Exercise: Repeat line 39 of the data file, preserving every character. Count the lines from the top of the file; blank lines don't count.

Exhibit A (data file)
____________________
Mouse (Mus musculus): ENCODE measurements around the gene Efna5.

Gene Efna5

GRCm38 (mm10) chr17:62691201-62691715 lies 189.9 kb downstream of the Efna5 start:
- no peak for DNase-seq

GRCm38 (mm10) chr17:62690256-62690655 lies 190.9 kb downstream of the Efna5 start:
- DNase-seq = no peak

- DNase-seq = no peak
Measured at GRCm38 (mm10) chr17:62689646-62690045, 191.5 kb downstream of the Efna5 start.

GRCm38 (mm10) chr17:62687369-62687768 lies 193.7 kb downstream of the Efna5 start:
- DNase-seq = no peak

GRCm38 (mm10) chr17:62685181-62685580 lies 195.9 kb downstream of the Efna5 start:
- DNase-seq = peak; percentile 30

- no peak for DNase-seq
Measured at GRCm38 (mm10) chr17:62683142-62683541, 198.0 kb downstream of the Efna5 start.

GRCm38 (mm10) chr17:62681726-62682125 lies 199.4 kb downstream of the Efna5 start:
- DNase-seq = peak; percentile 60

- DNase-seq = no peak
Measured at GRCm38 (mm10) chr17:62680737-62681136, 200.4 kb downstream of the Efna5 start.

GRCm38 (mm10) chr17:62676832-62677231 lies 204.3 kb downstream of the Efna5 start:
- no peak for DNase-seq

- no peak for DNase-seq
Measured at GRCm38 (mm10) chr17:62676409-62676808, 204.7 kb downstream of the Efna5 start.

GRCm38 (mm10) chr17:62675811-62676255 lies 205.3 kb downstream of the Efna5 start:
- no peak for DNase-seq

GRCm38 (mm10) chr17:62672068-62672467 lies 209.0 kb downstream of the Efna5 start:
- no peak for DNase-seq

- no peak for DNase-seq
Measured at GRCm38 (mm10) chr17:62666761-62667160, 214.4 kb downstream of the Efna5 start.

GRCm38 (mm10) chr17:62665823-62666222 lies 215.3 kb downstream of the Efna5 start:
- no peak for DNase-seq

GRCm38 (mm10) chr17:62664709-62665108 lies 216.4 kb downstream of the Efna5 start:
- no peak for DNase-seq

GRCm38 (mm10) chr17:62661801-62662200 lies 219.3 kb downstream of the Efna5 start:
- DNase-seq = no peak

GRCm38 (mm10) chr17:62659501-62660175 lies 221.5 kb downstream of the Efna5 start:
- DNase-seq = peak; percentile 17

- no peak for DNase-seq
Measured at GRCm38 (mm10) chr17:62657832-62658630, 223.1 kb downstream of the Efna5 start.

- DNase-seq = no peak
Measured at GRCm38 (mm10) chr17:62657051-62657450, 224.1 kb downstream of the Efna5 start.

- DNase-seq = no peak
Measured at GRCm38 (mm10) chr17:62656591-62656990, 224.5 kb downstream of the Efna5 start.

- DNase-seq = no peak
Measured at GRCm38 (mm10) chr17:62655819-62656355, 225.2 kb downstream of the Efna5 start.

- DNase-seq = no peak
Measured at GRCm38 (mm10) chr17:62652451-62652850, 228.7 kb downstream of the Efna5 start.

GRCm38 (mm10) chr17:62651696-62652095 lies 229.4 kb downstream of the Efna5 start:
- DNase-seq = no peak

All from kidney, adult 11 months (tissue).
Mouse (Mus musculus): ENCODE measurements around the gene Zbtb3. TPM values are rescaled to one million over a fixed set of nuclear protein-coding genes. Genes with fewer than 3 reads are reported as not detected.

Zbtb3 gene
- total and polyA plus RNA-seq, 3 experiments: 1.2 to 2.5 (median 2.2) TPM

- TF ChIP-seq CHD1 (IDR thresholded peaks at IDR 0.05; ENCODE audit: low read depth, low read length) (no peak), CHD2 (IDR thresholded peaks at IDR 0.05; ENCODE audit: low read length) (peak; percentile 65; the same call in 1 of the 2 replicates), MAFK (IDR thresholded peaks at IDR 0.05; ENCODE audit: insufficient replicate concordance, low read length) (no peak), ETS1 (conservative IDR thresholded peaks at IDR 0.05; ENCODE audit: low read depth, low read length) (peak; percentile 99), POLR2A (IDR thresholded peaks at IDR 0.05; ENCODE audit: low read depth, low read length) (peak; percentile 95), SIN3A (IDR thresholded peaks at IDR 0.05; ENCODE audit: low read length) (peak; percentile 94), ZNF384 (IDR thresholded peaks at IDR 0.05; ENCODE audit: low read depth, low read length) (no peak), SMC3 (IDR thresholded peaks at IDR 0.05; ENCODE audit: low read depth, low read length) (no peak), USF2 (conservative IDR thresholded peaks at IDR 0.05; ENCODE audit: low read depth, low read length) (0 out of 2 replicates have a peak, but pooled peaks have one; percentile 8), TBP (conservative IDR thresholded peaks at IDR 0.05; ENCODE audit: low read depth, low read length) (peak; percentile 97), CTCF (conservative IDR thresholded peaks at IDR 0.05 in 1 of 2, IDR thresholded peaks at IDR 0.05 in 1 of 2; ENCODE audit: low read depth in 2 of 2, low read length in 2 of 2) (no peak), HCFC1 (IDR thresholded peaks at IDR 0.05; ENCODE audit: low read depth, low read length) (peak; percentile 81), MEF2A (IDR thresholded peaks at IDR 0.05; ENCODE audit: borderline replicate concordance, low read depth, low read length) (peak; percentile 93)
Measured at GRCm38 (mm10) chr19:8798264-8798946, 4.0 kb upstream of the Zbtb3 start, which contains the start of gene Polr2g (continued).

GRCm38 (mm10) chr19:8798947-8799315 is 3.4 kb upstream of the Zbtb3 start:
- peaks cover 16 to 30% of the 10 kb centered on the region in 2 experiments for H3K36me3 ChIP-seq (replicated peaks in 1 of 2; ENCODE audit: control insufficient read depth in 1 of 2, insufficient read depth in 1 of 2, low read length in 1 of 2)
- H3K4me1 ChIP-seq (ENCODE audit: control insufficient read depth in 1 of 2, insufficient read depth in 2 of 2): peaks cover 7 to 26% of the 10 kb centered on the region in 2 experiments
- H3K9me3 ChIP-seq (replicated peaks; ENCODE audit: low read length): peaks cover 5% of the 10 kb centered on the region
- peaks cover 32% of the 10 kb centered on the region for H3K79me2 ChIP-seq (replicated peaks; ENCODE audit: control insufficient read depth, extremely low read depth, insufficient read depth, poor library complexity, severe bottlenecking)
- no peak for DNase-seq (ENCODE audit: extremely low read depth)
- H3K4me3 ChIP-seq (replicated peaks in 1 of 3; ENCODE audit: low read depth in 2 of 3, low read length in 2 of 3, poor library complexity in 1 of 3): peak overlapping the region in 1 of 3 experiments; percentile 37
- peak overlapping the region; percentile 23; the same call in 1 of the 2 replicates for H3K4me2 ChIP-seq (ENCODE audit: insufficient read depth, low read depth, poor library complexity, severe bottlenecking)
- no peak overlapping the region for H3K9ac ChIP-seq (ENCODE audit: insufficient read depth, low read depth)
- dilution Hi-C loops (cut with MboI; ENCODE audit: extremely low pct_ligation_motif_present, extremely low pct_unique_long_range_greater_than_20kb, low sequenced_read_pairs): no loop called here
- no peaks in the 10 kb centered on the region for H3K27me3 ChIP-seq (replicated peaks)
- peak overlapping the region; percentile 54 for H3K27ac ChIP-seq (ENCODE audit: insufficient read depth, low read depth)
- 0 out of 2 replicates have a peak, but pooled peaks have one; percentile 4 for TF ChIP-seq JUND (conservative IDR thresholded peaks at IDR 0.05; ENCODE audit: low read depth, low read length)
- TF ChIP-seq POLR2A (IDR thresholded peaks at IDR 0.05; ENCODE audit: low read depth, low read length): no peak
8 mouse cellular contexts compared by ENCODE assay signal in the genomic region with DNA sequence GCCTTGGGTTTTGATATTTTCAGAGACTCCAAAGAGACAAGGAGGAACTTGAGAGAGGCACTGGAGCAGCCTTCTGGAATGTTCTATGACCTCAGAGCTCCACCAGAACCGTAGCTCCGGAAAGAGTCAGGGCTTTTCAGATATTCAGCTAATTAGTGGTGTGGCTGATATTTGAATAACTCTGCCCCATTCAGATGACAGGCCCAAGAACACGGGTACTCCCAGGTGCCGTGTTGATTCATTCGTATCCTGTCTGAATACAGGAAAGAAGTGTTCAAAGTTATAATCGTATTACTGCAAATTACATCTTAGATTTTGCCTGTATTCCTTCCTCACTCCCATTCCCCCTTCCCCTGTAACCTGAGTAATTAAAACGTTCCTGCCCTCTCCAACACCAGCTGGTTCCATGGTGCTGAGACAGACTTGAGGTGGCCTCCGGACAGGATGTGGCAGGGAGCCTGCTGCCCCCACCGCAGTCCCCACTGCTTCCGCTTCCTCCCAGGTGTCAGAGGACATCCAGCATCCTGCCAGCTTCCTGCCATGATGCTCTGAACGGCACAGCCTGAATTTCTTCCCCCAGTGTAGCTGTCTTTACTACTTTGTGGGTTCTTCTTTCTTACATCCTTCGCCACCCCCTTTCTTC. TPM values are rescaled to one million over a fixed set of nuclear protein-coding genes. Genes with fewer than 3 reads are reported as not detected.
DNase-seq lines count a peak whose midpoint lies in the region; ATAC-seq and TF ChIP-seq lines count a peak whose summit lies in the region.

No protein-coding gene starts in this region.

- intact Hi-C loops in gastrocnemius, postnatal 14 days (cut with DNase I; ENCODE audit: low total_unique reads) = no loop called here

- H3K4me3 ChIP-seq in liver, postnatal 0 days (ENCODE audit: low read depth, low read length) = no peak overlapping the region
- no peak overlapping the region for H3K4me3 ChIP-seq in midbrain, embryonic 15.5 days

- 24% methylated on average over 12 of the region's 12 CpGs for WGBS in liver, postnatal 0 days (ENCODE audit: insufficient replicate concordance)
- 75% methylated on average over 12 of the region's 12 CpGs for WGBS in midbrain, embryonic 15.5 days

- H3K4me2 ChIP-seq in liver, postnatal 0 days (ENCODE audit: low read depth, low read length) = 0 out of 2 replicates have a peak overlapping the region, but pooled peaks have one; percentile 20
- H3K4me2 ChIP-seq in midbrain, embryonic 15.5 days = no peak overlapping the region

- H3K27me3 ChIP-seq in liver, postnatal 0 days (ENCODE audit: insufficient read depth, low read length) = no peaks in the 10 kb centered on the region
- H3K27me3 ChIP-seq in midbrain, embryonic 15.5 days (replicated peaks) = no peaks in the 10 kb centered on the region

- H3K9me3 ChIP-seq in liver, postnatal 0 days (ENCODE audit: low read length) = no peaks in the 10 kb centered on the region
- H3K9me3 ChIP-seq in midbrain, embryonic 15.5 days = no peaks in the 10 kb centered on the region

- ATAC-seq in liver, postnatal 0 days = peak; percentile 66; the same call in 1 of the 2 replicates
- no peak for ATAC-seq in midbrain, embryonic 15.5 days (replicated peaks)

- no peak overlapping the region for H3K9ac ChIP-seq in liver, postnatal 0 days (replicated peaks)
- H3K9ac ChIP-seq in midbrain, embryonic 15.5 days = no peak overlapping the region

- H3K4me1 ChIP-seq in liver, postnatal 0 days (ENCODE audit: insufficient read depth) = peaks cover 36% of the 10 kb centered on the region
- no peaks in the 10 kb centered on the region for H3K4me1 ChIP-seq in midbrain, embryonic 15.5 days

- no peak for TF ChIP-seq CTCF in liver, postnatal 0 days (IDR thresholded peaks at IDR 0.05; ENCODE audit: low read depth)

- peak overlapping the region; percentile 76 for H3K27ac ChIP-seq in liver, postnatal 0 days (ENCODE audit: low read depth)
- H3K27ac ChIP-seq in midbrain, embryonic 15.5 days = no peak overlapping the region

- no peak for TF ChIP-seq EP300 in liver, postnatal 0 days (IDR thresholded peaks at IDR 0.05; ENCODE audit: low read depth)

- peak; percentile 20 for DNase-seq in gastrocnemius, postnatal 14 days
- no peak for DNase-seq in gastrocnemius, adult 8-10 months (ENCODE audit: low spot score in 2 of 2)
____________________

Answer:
- DNase-seq = no peak